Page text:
The TQM strategy should be based on data and facts in order to make effective decisions.


To some extent, TQM is always associated with change, which is why sustained communication is critical to success.

When the TQM Philosophy Becomes a Model: EFQM

One model based on the fundamental idea of Total Quality Management is the EFQM Model for Business Excellence developed in 1988 by the European Foundation for Quality Management (EFQM), a foundation of well-known European industrial companies. The currently valid version of this is from November 2019.

The EFQM model is a tool to drive the establishment and further development of a comprehensive management system. It helps companies to identify their own strengths, weaknesses and potential for improvement. For individual hurdles in the different phases of change, it offers solution options and orientation. In this way, progress is made and the company’s performance is improved. The goal of the model is to align companies in an agile manner in accordance with the TQM concept. Developed in collaboration with change management experts, executives, various organizations and academia, it can now be easily used by companies of any size and in any industry.

Practicable Does Not Mean Simple

The EFQM model describes the way to establish the idea of Total Quality Management as a philosophy for the company management. The entire company must then be aligned with this philosophy – which results in a change. And this is a cultural change that can be quite difficult for employees. Because, as we know, people are creatures of habit. In other words, the TQM philosophy becomes more practical in the form of a concrete model, but the change still represents a major challenge.

The EFQM model accompanies this change and divides it into the three main criteria of alignment, realization and results. These are each assigned individual sub-criteria which are taken into account in the course of the change. Further information on the EFQM model can be found on the EFQM website.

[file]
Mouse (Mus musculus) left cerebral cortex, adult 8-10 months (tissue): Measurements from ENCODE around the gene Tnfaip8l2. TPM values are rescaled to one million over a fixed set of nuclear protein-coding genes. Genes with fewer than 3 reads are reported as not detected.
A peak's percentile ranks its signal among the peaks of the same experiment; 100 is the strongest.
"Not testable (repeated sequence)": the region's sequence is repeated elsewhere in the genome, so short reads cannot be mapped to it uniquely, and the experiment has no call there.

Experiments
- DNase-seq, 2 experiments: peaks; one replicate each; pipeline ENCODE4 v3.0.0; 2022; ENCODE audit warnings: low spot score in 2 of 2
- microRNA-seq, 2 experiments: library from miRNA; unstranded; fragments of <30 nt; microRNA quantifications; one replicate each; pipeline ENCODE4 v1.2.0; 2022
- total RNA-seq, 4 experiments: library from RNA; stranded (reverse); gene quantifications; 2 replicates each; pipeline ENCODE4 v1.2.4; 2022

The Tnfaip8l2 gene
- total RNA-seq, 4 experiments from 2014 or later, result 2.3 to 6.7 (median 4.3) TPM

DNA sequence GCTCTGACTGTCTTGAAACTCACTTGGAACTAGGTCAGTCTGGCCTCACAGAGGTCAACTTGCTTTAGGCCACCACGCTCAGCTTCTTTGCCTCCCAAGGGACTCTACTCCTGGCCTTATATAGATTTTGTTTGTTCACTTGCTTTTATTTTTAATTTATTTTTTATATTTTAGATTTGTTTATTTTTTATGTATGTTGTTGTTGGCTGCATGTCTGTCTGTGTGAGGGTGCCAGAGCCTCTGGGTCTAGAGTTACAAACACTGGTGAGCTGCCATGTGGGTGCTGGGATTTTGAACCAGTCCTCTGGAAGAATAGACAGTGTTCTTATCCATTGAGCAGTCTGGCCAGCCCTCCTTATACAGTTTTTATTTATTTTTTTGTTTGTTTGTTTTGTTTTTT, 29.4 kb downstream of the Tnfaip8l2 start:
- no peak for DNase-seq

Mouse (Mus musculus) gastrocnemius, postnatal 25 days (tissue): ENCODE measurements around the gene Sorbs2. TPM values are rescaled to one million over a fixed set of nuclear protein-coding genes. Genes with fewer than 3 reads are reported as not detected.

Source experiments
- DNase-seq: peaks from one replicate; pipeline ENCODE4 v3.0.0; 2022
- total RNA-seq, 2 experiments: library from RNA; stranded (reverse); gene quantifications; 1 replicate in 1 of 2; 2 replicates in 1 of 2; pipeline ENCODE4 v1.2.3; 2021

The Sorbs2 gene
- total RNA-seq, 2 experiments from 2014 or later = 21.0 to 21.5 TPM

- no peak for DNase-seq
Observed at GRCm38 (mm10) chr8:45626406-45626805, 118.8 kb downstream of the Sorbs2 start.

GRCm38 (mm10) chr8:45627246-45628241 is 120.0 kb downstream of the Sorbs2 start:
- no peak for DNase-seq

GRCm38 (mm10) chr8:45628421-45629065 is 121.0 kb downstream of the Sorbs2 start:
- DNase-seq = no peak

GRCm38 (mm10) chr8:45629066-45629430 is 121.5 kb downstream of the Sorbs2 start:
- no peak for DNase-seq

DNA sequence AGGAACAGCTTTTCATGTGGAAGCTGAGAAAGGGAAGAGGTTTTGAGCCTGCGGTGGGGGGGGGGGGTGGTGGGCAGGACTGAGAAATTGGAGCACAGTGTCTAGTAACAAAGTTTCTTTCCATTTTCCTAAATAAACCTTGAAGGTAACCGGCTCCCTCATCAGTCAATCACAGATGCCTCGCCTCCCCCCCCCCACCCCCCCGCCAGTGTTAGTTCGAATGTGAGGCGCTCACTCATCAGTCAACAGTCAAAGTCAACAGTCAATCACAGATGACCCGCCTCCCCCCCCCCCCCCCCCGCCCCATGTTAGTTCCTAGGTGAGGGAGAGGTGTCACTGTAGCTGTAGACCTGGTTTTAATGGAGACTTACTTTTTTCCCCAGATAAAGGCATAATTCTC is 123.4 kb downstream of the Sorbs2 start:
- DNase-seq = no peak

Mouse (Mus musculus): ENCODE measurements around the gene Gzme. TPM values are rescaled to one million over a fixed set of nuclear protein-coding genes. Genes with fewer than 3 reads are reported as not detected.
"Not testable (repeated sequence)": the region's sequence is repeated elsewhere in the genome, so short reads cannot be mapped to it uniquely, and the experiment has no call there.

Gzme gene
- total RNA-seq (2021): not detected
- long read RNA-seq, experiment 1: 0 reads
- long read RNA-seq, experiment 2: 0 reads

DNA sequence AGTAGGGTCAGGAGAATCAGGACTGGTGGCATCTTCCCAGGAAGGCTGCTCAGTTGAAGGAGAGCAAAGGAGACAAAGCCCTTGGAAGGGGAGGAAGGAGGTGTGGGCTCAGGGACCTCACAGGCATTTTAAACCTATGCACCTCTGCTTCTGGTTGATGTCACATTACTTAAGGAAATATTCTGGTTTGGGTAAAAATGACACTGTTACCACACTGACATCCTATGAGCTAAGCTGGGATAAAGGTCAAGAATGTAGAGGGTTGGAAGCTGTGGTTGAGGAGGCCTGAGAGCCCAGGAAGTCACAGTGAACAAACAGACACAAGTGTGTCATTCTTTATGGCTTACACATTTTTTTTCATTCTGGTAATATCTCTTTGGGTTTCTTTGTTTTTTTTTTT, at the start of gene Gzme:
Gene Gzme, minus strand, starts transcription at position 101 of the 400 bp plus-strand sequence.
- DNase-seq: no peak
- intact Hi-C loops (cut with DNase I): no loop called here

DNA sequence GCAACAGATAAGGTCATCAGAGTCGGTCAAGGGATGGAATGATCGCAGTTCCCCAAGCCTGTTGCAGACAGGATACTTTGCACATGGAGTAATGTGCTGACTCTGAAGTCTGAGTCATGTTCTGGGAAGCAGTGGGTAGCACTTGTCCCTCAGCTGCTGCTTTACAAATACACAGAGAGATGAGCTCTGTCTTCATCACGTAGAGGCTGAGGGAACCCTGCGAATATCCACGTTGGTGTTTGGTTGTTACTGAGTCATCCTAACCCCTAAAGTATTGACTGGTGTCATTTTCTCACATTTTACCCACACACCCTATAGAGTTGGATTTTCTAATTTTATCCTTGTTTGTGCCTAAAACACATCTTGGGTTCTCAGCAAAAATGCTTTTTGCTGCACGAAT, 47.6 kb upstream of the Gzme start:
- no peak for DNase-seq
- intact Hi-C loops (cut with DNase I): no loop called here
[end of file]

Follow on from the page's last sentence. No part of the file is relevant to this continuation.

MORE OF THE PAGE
An Incentive: Award-Winning TQM

In order to focus more on quality as a competitive factor, various prizes are now awarded for quality management systems. In addition to the Deming Application Prize, which has been awarded in Japan since 1951, and the Malcom Baldrige National Award, which was introduced in America in 1987, Europe is also involved with the European Excellence Award. This is intended to promote the idea of quality in Europe and has been awarded by the European Foundation for Quality Management since 1992. The award is presented in various categories depending on the size of the company.

German organizations and companies have another opportunity at the national level: the Ludwig Erhard Prize, awarded since 1997 by the Initiative Ludwig Erhard Preis e.V. (ILEP) is considered the oldest German Excellence Award. After an intensive evaluation process based on the EFQM’s “Levels of Excellence,” it is awarded to organizations that stand out for their holistic management system and the sustainable success of their business activities.

Maren Behrendt

Maren Behrendt

Blog editor with the belief that quality concerns us all. Her mission: to go through the world of quality with open eyes and ears and report on it.